• We're also sponsoring a meeting August 8-10 called “The Healthcare Workforce Crisis: A Summit on the Future of Primary Care in Rural and Urban America.” We are planning on 600 national experts for this conference – ranging from HRSA grantees to academicians and policymakers – and I would fully expect and hope that some of you will be among them. We're going to discuss factors of supply and demand on the primary care workforce; current research and evidence-based models that work; and potential reform of payment models, among many topics.
  • This also could be the year that Congress reauthorizes Title VII and VIII. Let's not flinch on this important fact: these programs are 40 years old now, and merit a good review.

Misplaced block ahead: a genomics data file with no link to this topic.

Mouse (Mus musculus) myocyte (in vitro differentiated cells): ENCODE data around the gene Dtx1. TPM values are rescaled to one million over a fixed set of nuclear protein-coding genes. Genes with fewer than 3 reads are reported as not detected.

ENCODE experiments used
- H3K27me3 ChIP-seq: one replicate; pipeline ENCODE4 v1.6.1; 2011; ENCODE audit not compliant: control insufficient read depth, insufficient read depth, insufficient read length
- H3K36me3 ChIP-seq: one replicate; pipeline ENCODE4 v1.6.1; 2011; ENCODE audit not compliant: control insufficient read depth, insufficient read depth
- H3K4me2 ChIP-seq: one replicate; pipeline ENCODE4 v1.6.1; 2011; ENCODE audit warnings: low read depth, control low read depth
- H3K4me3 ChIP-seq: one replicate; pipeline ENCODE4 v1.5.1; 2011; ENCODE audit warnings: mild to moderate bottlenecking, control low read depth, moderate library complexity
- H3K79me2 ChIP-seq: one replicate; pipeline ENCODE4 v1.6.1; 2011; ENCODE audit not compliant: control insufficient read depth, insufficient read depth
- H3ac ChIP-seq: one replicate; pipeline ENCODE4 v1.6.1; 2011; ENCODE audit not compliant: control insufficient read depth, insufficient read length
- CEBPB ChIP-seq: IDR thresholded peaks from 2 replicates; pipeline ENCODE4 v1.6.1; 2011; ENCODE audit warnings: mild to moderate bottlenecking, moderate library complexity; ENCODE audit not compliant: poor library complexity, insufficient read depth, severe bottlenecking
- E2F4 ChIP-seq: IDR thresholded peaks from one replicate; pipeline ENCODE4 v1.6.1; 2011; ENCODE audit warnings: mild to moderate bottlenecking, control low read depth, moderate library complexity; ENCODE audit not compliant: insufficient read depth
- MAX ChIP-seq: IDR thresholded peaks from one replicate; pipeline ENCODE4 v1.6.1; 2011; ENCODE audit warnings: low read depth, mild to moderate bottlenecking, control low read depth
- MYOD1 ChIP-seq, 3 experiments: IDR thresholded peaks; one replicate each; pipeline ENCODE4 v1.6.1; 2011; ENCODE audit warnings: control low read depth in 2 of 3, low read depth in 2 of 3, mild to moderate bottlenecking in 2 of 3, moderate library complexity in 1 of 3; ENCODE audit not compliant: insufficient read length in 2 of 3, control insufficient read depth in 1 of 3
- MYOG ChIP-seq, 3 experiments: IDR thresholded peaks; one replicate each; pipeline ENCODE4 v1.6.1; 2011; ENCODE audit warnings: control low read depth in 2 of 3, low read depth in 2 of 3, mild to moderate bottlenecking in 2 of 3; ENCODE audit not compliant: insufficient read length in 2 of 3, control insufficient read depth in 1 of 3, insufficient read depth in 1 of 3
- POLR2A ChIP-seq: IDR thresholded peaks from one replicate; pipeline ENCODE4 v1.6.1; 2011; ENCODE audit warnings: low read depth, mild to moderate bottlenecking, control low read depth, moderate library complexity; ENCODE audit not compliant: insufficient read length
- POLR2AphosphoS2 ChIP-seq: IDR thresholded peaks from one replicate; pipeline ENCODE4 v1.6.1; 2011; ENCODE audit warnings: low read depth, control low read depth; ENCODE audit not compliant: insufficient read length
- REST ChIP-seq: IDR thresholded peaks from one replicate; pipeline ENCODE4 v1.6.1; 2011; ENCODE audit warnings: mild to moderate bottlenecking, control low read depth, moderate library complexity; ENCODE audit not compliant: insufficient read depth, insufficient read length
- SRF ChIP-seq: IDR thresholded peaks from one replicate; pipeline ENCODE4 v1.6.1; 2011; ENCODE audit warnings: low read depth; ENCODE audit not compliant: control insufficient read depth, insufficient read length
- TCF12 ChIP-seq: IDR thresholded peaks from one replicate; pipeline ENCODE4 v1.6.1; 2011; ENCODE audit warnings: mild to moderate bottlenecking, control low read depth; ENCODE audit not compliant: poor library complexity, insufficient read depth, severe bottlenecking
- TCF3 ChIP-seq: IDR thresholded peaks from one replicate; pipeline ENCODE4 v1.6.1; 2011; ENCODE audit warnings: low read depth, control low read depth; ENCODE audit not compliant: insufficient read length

Finally, you couldn't have picked a better time to issue a Joint Report. Speaking with one voice, across so many professions, you will be heard…and now is the time when it can do the most good. When I spoke earlier about the President's desire for recommendations that are immediately actionable, this report you've been working on fits the bill.

In many ways, this document represents a template for the kind of collaboration and cooperation we need to see everywhere as we move forward with health care reform.

We must all look beyond our parochial interests and specialties, not only because it's the right thing to do, and a clear path to meaningful change, but also because the current system simply cannot be sustained.

We are looking to you now for leadership, as we endeavor to field a solid health care workforce and put our patients first.

Thank you.

Date Last Reviewed:  March 2016